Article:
And don’t be fooled: if you are working a position that is two levels too small, you can never succeed. No matter how hard you try. Everyone should have a chance at self-actualization, at fully engaging the world, at giving back fully what God has given to them whether at work or elsewhere in their lives.
Knowing what level of work you have the potential to do is liberating, freeing. Justified differentiation makes accountabilities and boundaries clear, lets you know the “rules” for doing your job right and your rights against your manager.
Why do I care? People should not have to live in situations that destroy them. Recognizing your own level of current potential capability lets you move on from trying to succeed at a game that’s not yours. It’s like trying to have fun playing basketball when everyone else is playing football/soccer. (“Why do you keep using your hands?!”) All you are doing is exasperating everyone else who plays by different rules because they are having fun playing a different game. When you start playing with others who are playing your game, you have a lot more fun. The game is much less stressful because you understand the rules.
This system of differentiation, though, must be married to a system of equalization. You don’t have to do jobs that don’t fit, but you also don’t have to call them “demeaning” and thereby rip the dignity from those who like the work. It is here that the “right of appeal” of your manager’s decisions and the participation in policy-making decisions has a place, including the unanimous-vote works council.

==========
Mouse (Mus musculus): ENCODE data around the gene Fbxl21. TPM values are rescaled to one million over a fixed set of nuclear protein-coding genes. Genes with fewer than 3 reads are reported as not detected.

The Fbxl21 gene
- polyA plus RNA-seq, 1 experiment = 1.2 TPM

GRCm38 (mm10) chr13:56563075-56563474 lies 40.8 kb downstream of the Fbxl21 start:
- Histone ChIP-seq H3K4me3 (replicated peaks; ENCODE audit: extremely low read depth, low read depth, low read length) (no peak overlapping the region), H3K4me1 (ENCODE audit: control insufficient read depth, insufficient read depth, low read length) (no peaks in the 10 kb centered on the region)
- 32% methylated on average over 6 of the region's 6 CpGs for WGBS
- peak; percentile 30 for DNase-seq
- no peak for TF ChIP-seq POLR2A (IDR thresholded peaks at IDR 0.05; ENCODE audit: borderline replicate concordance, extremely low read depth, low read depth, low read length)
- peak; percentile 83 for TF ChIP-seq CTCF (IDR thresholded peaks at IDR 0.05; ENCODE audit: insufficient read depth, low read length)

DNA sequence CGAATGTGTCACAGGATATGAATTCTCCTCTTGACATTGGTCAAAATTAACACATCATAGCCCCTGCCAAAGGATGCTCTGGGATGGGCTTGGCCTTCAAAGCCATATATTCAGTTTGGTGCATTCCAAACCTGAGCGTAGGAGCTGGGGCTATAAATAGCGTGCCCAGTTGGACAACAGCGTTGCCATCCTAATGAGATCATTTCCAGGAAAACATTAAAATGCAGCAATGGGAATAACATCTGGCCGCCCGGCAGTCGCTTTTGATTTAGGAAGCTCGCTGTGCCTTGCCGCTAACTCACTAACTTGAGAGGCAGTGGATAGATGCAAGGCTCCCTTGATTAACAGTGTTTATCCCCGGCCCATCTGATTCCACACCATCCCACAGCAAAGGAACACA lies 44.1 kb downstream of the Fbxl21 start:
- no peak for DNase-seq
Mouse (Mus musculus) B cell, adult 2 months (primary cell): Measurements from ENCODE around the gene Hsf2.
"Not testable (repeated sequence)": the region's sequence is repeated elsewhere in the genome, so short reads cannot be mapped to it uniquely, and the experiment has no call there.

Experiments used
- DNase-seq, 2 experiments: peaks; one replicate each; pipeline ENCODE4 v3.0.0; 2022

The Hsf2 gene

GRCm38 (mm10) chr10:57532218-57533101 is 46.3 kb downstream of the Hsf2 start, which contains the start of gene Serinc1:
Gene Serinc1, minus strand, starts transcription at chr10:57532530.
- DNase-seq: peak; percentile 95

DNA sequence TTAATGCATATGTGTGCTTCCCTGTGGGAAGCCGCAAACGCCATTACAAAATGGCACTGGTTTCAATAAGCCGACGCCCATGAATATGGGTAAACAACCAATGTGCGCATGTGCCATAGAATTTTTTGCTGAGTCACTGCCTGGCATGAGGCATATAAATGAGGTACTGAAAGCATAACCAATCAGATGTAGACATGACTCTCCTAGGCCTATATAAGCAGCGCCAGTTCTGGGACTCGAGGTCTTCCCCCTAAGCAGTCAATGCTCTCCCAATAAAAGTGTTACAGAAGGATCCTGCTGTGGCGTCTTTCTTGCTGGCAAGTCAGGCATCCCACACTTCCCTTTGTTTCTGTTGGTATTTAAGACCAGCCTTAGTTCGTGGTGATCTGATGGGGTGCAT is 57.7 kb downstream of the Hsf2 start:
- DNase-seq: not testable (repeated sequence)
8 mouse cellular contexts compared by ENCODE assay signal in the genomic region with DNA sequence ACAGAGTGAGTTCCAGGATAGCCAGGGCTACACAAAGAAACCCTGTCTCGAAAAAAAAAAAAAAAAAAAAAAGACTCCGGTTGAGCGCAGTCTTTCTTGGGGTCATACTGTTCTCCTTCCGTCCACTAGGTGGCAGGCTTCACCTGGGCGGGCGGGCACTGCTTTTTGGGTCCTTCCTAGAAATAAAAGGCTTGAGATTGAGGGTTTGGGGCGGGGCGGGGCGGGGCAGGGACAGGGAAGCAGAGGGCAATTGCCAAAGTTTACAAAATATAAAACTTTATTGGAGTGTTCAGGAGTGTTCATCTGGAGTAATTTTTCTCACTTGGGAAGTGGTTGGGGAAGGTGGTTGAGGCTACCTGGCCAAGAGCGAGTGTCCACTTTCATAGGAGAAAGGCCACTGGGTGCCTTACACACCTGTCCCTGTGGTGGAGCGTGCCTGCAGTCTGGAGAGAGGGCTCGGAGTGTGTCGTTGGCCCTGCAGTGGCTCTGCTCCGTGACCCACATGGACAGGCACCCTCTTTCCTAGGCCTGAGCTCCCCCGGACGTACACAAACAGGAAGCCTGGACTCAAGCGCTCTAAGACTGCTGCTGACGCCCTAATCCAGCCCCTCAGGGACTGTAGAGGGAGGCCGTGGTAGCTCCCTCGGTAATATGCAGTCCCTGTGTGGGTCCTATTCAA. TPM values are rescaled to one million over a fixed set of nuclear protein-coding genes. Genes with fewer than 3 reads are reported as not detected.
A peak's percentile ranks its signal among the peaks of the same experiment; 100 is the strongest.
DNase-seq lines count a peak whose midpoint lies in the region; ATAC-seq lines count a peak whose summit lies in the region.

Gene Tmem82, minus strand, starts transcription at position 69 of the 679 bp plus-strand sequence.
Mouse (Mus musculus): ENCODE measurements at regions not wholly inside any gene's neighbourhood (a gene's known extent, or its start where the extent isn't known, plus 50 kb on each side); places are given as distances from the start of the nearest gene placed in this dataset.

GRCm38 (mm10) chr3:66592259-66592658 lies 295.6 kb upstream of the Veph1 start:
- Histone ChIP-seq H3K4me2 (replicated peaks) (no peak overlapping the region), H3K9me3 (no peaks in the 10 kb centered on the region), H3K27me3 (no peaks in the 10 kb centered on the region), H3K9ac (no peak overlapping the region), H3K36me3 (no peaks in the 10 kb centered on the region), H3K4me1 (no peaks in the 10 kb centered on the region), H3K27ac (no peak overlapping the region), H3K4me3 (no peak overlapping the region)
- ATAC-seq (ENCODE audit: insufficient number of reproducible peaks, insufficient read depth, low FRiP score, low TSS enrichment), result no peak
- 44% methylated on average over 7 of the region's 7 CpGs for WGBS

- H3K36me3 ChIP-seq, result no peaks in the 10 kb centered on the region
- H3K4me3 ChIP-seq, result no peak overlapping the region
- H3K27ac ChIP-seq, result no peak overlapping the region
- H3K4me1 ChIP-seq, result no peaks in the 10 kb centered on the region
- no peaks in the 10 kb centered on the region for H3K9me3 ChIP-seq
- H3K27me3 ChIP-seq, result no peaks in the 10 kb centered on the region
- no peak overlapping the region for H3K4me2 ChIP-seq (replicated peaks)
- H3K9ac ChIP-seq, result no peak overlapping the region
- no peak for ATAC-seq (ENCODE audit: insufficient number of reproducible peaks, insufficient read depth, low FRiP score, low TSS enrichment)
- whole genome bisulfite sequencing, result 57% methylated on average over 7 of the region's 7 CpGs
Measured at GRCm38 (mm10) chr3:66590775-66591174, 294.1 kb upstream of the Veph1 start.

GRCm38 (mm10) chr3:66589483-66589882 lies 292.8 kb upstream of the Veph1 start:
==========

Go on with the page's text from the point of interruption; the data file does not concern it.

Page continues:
Knowing this little bit, for these people I call underemployed high potentials, helps them get out of this trap. Having a formal language to discuss this in (as Al Gorman regularly reminds me) gives people much more insight than saying something about their having “special gifts”. So I use the concepts from CIP as legitimately as I can, because I want people to understand where they can be successful, rather than simply using Universal Language in speaking to them.
We can all agree on Universals because, well, that’s the point of it being universal. But we need more than that. We need a map. And maps require a language to communicate their meaning. The findings and language developed by Elliott Jaques at Glacier Metal Company, and later with Kathryn Cason, provide this necessary language. Unfortunately, like any technical language it is by definition jargon and there’s a learning curve for it. These days I try to reduce things down to their basic components so that as many people as possible can understand, but I still see the value in the jargon.
As for Nancy’s evaluation of me, she’s not quite got the theory down but, yes, coding me doesn’t come out that high. However, most of the people who commented on that earlier post actually have quite a lot going on, and are incredibly interesting, with a great deal of wisdom worth hearing. I found that post’s discussions particularly challenging.
Image Credit: Laboratory worker at the research laboratory at the C & NW RR’s 40th Street yard, examining paint samples used on freight cars and coaches of the railroad, Chicago, Ill.. 1942 by Jack Delano. Library of Congress collection.